Morgellon’s is highly uncomfortable and distressing for those who suffer from it. Try to lower your stress levels by taking care of yourself both physically and mentally.
Stay open-minded about treatments
Your doctor may suggest seeing a psychologist or psychiatrist. This may be helpful for two reasons:
- The physical symptoms are extremely distressing for sufferers, which can lead to depression and anxiety. Treating depression and anxiety may substantially improve your quality of life.
- If there is a psychological component to the disease, treating any underlying conditions may help to resolve the Morgellon’s. Find doctors you trust and can speak openly with.
Because there is no known cure, the medications your doctors suggest may vary depending upon what symptoms you have. Your doctor may suggest:
- Antibiotics to treat bacterial infections associated with Lyme disease
- Antifungal medications to treat skin infections
- Anti-parasite medications to kill parasites
- Painkillers to deal with muscle and joint pain
- Anti-histamine medications to address itching and irritation
- Sleep medications to reduce sleep disturbances
Coping with Morgellons disease
Because so much is unknown about MD, it can be hard to cope with the condition. The symptoms may seem strange to people who do not know about or understand them, even to your doctor.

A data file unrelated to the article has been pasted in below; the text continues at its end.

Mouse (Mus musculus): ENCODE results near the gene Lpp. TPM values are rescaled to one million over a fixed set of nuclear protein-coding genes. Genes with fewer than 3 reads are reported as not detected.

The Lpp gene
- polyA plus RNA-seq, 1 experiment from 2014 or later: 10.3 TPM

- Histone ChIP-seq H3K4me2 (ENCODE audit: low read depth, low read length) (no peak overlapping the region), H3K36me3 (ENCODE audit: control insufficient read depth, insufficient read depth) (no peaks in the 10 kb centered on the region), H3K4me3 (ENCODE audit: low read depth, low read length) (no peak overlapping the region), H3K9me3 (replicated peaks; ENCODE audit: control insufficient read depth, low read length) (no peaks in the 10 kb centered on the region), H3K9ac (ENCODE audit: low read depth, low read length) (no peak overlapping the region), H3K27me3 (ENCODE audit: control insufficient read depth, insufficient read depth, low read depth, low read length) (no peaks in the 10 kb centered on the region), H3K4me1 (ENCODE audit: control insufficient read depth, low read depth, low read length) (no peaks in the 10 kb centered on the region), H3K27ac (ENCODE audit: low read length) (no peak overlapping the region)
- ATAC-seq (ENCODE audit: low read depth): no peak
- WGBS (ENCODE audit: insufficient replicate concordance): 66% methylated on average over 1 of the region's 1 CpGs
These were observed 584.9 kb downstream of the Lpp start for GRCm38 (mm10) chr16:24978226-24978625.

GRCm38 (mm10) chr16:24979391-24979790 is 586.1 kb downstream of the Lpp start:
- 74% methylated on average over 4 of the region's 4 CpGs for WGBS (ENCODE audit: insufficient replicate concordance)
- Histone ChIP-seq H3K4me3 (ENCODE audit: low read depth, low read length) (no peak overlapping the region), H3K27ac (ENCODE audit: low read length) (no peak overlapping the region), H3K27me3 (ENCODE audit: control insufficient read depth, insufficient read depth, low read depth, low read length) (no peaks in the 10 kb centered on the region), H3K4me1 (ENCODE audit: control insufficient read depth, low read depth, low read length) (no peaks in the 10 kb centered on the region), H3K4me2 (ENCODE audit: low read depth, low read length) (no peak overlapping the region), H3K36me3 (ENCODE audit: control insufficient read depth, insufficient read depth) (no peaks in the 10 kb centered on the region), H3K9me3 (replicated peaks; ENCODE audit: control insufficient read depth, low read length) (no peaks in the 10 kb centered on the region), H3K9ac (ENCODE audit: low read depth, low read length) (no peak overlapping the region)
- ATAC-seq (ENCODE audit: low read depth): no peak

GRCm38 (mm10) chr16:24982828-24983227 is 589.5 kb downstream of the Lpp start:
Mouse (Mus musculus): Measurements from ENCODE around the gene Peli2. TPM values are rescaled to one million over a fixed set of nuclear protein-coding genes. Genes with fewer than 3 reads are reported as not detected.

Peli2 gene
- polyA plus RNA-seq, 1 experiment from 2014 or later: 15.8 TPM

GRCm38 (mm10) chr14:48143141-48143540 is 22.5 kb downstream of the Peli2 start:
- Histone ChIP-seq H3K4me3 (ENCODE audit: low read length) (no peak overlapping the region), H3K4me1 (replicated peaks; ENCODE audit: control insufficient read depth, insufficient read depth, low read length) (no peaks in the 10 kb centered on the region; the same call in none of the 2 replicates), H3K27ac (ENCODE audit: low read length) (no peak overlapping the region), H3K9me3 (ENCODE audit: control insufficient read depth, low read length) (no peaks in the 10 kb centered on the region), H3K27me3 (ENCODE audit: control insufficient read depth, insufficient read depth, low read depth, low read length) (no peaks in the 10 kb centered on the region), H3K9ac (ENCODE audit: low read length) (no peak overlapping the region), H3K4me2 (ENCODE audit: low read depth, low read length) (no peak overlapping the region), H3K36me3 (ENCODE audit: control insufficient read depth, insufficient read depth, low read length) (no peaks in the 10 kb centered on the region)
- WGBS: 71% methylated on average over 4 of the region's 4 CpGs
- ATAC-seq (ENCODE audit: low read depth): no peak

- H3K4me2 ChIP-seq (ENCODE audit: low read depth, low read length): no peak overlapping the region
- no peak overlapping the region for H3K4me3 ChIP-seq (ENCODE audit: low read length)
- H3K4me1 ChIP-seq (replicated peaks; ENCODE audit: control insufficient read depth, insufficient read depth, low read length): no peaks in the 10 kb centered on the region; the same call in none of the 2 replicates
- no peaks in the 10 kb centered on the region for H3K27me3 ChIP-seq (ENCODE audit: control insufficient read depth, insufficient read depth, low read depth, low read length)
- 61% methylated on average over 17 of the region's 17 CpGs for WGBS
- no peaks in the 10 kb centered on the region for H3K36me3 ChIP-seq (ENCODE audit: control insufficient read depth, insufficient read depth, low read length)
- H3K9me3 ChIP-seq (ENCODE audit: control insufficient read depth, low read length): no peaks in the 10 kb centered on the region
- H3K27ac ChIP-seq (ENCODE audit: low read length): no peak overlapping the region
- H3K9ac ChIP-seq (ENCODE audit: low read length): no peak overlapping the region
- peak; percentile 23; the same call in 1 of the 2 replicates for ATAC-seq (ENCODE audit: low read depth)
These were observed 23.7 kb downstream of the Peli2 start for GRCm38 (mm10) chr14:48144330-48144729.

People with MD may worry that others think it’s “all in their head” or that no one believes them. This can leave them feeling afraid, frustrated, helpless, confused, and depressed. They may avoid socializing with friends and family due to their symptoms.
Using resources such as support groups can help you cope with these issues if they occur. Support groups can help you understand what is happening and give you the opportunity to talk about it with others who have been through the same experience.
Support groups can help you get accurate information about current research on the cause of your condition and how to manage it. With this knowledge, you can educate others who may not know about MD, so they can be more supportive and helpful to you.